Flexible working tends to be employee-centric. It's believed to improve work/life balance and enhance employee happiness, though there are benefits there for productivity, reduced absenteeism, and staff retention.

Agile working practices, however, are designed to benefit both the employee and the company; staff get more freedom to work where and when they want, but the result should be a more performance-focused, responsive and effective organisation, where motivated workers deliver stronger products and better customer service.

Flexible and agile tools

Technologically, flexible and agile working practices use many of the same tools. Hot desking, laptops, convertibles, smartphones, and mobile devices play into both, while wireless connectivity is essential.

Agile working, however, requires a wider change of IT strategy, bringing in services like unified communications, team and collaboration platforms, cloud-based data and business intelligence (BI) services and VPN tech to ensure that every employee has what they need to do their job wherever or whenever they're working. While the flexible office can support agile working, agile working takes things further. It's even more crucial to provide a range of workspaces appropriate for different purposes and to give workers the space they need to operate in different configurations as part of different teams.

IT teams should bear in mind that remote and agile working needs don’t only come down to laptops and broadband, but also their security. Working from home or a café blurs the line between private and work devices, even if it's company provisioned. It also brings a whole new set of challenges, whether it’s social engineering or cyber attacks. This is why IT departments need to be mindful of what kind of devices are being used by employees, as well as what kind of software is being installed.

Nobody likes restrictive policies – in fact, this is why remote and agile working models exist in the first place. However, having some sort of security guideline in place may be the deciding factor in whether a company falls victim to a data breach, with potential legal and financial consequences. In fact, the rapid shift to remote working has been cited as being one of the main causes behind the rise in data breach costs, with incidents costing on average $4.96 million (£3.57 million) when remote working was a factor versus $3.89 million (£2.8 million) otherwise.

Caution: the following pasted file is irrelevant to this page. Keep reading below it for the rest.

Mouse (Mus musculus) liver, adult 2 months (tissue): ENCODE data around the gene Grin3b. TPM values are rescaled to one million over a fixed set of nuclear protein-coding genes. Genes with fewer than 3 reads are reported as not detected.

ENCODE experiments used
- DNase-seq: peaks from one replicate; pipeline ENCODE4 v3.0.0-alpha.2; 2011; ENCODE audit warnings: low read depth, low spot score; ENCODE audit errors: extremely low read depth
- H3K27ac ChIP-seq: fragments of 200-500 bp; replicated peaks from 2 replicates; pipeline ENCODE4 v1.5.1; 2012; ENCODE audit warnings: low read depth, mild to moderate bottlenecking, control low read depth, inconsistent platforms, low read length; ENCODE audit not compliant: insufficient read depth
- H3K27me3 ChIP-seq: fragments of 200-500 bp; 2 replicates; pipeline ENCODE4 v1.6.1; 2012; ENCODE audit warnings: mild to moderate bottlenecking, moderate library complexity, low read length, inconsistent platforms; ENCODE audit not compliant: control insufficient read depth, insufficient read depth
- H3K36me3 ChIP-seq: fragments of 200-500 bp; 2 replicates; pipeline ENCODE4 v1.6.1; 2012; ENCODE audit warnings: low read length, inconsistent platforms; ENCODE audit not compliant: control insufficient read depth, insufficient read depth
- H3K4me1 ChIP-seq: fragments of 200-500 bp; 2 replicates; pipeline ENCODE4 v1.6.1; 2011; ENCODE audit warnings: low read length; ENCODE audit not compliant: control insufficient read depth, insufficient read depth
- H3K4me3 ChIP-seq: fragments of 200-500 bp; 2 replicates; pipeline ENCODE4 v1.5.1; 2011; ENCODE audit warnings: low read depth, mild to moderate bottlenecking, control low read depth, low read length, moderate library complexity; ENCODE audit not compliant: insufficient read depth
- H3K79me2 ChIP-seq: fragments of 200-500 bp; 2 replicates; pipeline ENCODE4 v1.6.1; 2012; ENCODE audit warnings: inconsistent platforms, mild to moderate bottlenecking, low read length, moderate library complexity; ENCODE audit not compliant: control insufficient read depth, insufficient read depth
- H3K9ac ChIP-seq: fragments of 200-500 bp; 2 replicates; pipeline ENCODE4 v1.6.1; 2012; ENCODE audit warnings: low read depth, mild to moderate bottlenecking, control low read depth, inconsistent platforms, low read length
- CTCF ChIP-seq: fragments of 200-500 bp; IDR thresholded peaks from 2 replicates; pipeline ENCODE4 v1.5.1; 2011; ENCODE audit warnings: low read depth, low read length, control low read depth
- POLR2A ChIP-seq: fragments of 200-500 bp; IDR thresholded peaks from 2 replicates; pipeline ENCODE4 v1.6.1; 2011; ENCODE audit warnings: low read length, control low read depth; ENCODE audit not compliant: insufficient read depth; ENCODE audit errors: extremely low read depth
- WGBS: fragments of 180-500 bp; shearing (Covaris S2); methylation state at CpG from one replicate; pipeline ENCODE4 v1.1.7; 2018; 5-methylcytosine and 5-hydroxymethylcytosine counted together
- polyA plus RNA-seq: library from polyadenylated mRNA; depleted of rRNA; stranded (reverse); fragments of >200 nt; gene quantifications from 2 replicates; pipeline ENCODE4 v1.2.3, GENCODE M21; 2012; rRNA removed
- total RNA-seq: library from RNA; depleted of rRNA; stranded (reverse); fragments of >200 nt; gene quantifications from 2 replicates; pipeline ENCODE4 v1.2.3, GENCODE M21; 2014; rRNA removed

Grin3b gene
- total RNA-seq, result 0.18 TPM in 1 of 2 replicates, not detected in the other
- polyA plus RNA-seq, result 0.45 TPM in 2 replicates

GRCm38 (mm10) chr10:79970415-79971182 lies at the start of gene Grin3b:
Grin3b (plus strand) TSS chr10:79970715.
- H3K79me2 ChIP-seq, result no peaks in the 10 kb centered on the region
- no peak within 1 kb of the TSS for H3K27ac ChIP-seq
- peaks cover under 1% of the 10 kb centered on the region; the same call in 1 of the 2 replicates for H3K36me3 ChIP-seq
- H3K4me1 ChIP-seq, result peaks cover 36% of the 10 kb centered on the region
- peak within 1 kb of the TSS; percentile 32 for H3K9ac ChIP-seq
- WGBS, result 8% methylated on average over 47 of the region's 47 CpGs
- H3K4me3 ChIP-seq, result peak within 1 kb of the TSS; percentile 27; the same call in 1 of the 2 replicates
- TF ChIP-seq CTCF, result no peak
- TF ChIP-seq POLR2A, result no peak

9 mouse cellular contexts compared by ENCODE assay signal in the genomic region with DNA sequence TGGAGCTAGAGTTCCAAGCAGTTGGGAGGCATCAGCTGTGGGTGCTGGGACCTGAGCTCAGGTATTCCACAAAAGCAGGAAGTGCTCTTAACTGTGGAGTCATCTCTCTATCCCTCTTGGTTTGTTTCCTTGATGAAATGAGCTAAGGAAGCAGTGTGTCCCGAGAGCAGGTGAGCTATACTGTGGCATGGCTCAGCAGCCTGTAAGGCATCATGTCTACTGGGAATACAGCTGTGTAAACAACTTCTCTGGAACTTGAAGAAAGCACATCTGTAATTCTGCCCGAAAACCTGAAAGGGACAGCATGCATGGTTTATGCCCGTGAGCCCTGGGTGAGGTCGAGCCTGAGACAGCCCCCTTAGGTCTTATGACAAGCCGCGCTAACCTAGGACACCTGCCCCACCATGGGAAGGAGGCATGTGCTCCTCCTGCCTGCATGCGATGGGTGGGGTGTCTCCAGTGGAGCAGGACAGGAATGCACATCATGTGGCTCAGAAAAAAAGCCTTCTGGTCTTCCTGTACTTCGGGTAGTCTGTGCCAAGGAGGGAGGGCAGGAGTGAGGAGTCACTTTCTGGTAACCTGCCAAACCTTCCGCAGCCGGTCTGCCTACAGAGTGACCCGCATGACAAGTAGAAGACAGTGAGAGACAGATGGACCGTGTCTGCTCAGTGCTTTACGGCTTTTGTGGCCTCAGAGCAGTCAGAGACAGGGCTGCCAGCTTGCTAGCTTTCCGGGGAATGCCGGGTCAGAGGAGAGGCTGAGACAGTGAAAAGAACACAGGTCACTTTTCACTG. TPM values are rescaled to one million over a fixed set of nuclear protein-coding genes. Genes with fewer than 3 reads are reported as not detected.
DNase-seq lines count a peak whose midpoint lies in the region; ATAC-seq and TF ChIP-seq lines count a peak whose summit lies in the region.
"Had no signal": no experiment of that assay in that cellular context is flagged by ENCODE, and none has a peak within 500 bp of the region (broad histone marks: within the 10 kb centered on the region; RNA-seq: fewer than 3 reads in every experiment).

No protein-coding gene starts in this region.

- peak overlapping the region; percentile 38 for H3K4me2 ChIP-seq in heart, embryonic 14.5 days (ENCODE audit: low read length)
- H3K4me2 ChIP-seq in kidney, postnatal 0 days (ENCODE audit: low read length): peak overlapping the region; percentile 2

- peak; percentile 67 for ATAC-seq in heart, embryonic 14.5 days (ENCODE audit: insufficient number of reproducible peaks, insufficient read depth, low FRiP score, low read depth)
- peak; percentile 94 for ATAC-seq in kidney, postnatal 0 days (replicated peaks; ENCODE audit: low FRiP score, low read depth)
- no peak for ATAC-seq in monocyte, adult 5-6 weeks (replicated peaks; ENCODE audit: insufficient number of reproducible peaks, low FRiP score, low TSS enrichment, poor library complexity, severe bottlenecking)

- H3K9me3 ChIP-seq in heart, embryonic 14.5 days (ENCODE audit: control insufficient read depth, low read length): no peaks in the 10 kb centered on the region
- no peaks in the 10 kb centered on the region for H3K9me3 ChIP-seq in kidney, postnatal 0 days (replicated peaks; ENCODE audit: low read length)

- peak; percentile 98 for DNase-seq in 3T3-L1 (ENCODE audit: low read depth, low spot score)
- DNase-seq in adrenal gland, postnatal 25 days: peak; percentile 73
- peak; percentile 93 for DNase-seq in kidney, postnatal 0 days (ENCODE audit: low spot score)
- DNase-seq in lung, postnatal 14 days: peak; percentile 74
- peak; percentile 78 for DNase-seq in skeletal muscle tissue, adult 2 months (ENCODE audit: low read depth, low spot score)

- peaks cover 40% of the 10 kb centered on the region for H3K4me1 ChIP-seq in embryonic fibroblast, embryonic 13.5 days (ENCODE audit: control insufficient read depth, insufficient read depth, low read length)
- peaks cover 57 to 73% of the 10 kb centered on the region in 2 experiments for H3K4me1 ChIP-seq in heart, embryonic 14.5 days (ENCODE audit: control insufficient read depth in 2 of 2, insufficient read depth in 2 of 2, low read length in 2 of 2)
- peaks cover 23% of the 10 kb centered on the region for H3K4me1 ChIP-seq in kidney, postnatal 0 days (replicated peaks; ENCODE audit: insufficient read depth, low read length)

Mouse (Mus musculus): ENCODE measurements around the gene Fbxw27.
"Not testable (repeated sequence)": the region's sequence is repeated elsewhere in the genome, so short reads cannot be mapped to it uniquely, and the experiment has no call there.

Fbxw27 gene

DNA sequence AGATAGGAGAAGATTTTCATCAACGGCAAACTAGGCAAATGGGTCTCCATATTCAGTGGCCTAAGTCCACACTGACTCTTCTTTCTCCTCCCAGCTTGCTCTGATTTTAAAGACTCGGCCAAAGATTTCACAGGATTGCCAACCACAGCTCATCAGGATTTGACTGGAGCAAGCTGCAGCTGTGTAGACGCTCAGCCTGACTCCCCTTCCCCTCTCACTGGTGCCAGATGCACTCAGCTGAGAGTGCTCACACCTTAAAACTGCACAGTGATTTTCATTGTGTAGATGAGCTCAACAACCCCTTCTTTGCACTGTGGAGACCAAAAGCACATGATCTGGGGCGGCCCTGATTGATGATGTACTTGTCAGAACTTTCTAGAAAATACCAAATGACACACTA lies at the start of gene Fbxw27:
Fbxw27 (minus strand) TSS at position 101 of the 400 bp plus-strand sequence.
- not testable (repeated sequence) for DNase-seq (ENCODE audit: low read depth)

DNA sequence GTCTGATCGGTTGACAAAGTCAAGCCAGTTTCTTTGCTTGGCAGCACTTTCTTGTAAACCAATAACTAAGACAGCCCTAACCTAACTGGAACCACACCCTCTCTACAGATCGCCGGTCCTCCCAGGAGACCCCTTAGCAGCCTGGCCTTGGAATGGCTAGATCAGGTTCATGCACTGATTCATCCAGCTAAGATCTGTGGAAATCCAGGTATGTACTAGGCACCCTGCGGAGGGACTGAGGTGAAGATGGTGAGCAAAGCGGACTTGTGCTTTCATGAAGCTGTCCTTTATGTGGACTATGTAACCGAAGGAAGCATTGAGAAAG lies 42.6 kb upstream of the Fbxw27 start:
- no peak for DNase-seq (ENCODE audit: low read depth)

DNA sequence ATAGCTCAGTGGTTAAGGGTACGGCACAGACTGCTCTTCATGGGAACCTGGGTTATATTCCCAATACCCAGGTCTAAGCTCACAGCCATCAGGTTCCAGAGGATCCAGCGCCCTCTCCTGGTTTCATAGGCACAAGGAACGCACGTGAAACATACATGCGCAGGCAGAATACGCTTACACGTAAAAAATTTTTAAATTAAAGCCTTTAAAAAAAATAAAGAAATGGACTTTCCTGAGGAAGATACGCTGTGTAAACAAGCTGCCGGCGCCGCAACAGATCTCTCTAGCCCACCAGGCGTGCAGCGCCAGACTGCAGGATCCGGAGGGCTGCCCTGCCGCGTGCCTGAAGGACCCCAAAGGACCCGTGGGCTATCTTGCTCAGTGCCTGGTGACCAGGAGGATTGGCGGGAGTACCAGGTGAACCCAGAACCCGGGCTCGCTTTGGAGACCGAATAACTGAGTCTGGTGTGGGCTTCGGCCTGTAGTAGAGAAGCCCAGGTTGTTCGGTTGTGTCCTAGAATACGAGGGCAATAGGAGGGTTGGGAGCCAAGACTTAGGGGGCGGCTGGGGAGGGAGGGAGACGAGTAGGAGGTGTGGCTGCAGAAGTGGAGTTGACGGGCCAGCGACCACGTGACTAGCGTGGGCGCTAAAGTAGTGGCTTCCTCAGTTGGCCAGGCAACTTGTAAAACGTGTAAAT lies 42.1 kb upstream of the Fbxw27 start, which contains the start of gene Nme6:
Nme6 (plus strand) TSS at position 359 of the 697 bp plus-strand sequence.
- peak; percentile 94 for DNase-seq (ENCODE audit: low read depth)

When it comes to mastering endpoint security, a simple antivirus software is far from enough. Businesses should know their weaknesses and consider implementing such vital security tools as firewalls, data encryption, and segregation, as well as a dedicated antimalware, a separate access control or containerisation system, and even a level of artificial intelligence or machine learning which will help detect divergence in normal behaviour.

How to implement an agile working pattern

The balance between what the business needs and what the employee needs is never straightforward, however agile working can produce numerous benefits it implemented carefully.


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In many organisations, the cultural mindset is the key obstacle to agile working. It isn't enough to have the best technology and build new workstations. It is important that businesses engage with the labour force as well as build up a rapport of accountability and trust.

The shift will also question the command-and-control leadership and culture, particularly in senior and middle management. Execution has to be across the whole business. Departments heads, such as those from IT, human resources, finance and property must push agile working collectively.

There also must be a solid argument for having agile working in a business; key objectives must be defined, and agile working must show how it can help in reaching these targets. The UK government has an agile working code of practice, PAS 3000, created by the British Standards Institute, that can be used as a resource for getting started on the way to agile working.

Going agile isn't for the timorous, but the results can be wide-ranging. BT, for example, has transferred 80% of its workforce to agile practices and seen some workers show a 30% surge in productivity and enhanced staff health and contentment. Stress-related illness has decreased by 35%, the percentage of sick days taken has dropped and total staff retention has increased.

That's good news for its workers and good news for the business.

Maggie Holland

Maggie has been a journalist since 1999, starting her career as an editorial assistant on then-weekly magazine Computing, before working her way up to senior reporter level. In 2006, just weeks before ITPro was launched, Maggie joined Dennis Publishing as a reporter. Having worked her way up to editor of ITPro, she was appointed group editor of CloudPro and ITPro in April 2012. She became the editorial director and took responsibility for ChannelPro, in 2016.

Her areas of particular interest, aside from cloud, include management and C-level issues, the business value of technology, green and environmental issues and careers to name but a few.